Can Christy Clark broker a deal with B.C. First Nations?

UBCIC Grand Chief Stewart Phillip looks on as Christy Clark speaks at last year’s summit

Plus, Vancouver makes a low-tax pitch to the Greeks

In March, Christy Clark hit reset on relations with First Nations by (effectively) killing the treaty process. So what now?
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All Chiefs Gathering
Christy Clark and her cabinet will sit down with hundreds of aboriginal leaders to discuss every issue under the sun between First Nations and the province at an annual convene on Wednesday and Thursday. At the top of the list at the second annual All Chiefs Gathering: a proposed joint government-First Nations document aimed at reconciliation, according to Cheryl Casimer, a spokesperson for the First Nations Summit.

While last year’s summit concluded with agreement on a very broad set of shared principals, and many photos, this year’s meeting will give First Nations representatives a bit more of a chance to sit down one-on-one with ministers. “Our approach this year is to have more direct engagement between First Nations leaders, ministers and deputy ministers,” said Christy Clark in a statement. That means chiefs will get 15-minute sessions to meet with ministers and civil servants from health, education, transportation, aboriginal relations and the premier’s office. While the confab will touch on every aspect of the relationship between between First Nations and the province, the main goal is to hammer out an agreement that addresses the post-Tsilqhot’in legal landscape.

That Supreme Court decision, which added considerable clout to land claims by First Nations, was the catalyst for the government to organize its first summit last September. That meeting, while symbolically important, ended with little to show for, say observers. “If the chiefs and cabinet couldn’t even agree on a joint press statement, the parties are so far apart in any shared vision of how to proceed on aboriginal title that it jeopardizes the certainty of any business in B.C.”, wrote Judith Sayers, a former chief and expert on the treaty process, in a blog post following last year’s summit. “What’s at stake in this province? All the land and resources including water where First Nations can prove aboriginal title.”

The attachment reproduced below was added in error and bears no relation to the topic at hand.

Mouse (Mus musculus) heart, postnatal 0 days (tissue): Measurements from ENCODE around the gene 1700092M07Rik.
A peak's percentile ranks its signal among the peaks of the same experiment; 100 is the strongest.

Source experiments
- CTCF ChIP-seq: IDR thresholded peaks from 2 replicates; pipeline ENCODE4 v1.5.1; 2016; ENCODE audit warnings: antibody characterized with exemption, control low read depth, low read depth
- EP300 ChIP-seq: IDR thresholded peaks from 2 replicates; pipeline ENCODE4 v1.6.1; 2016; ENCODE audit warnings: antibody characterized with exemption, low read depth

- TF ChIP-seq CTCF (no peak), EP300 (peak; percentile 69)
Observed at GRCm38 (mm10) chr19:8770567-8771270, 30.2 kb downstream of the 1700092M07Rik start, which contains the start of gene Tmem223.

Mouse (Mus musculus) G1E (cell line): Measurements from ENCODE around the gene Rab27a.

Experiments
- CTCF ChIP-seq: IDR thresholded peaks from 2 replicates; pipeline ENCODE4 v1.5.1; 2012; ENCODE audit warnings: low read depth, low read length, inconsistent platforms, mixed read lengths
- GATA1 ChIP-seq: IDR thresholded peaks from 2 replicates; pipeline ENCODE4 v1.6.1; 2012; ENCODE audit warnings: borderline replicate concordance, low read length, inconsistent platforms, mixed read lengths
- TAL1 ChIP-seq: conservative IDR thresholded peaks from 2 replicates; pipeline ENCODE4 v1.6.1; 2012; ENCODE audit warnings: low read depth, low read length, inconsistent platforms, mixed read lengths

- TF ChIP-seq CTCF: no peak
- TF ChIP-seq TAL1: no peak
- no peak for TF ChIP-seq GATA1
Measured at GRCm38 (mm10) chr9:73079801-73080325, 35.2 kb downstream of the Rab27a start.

Shipping news
Vancouver, a tax haven? Nope, this has nothing to do with real estate. A centre funded by the federal and provincial governments is touting Vancouver as a low-tax place for Greek shipowners to domicile their vessels if Greece changes its longtime friendly tax regime in the lead up to their September elections. The Vancouver International Maritime Centre is making the pitch at International Shipping Week in London, citing changes to the federal Income Tax Act as making the city an “incredibly competitive location for shipping and foreign companies” that can manage their international shipping businesses from Canada without their activities being subject to tax in Canada.” Elsewhere out on the water, a local union alleged Tuesday in court that non-Canadian crew members on tankers docked in the harbour are paid as little as $2 an hour. (via Province)

PNE visitor numbers
The windy and wet weather had a predictable toll on attendance at the PNE this year, sending it down 10 per cent below the 10-year average. While the first five days had the highest attendance numbers in a decade, a closure for one day due to power failures hit visitor numbers. In total, the fair clocked in 678,000 visitors. How does that compare historically? The fair drew 600,000 visitors in 1947, and further afield, 60,000 visitors over six days in its first incarnation in 1910.